Coming to a Federal Register near you: Proposed fluctuating workweek rules
Posted August 23, 2019
The U.S. Department of Labor (DOL) took the next step in crafting a rule regarding calculating overtime pay under the Fair Labor Standards Act (FLSA) for employees whose work hours fluctuate from week to week. Currently, this method is not available to employers who compensate their employees with bonuses or other incentive-based pay. The DOL proposes to revise these regulations to grant employers greater flexibility to provide additional forms of compensation to employees whose hours vary from week to week. What that flexibility will look like remains undisclosed at this time.
The proposed rule is now in the hands of the Office of Management and Budget, which has up to 90 days to complete its review. There is no minimum period for such a review. Therefore, we can expect to see the proposed rule before the end of the year. From there, the rule will be open for comment. The DOL must then review the comments and make any appropriate changes to the rule before publishing it as a final rule with an effective date. All this can take months, depending upon how many comments are received.
Notice of the proposed rule was included in the DOL’s Spring unified agenda, but it did not include a scheduled date for its release. The DOL might be working quickly to get the rule finished before the 2020 election cycle.
Fluctuating workweek overtime pay is a way to comply with the FLSA’s overtime pay requirements of time and half pay for all hours worked in excess of 40 in a workweek when an employee’s time fluctuates from week to week. Employers whose employees work a lot of hours part of the year and very little hours a week another part of the year usually use it. For example, fluctuating workweek overtime pay is often used by lawn maintenance companies and other seasonal industries.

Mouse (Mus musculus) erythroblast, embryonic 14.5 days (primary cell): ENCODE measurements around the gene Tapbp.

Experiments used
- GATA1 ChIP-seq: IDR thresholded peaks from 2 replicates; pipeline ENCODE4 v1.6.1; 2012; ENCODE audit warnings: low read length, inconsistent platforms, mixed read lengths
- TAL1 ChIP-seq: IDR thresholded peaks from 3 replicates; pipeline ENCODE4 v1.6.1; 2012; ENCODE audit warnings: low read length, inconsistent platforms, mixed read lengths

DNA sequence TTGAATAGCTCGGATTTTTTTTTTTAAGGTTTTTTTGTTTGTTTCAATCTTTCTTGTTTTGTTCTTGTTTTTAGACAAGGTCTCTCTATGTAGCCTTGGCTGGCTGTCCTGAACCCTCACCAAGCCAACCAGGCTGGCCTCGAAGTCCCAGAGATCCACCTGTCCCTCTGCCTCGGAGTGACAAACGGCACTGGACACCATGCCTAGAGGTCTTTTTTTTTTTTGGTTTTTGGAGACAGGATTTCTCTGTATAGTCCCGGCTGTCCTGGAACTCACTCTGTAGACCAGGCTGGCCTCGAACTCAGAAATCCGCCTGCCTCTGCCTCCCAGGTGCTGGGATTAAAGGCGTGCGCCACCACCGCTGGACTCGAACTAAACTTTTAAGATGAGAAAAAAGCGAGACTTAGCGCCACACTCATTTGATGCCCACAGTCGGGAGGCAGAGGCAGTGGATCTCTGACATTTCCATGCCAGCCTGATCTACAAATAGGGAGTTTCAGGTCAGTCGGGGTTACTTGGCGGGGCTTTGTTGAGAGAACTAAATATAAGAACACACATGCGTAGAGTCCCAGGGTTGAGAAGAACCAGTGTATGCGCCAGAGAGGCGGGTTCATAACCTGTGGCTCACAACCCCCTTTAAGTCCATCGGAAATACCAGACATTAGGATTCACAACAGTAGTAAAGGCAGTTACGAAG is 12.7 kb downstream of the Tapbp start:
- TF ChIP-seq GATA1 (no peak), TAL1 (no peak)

Using the fluctuating workweek method to calculate overtime is legal as long as the following conditions are met:
- The employee must be on a guaranteed weekly salary which is paid to the employee as long as the employee performs any work in the workweek. No pay is required for a workweek in which the employee is out for the entire workweek and performs no work in that workweek. Pay periods can still be bi-weekly, semi-monthly, or monthly; but the work hours must be computed weekly to determine the hours worked each workweek. For this reason, pay periods are often either weekly or bi-weekly when an employee is on a fluctuating workweek overtime pay schedule, so the pay periods will correspond with each workweek.
- The hours of the employee must fluctuate from workweek to workweek. No rules, however, govern how much or how little the hours must fluctuate from workweek to workweek.
- The regular hourly rate of pay which is used to base the half time overtime rate must be at least the minimum wage.
While the substantive changes in the proposed rule are not yet known, employers who have employees paid using the fluctuating workweek method should identify those employees and be ready to make amendments to the calculations and possibly to the payroll system to allow for the changes.
This article was written by Darlene M. Clabault, SHRM-CP, PHR, CLMS, of J. J. Keller & Associates, Inc.
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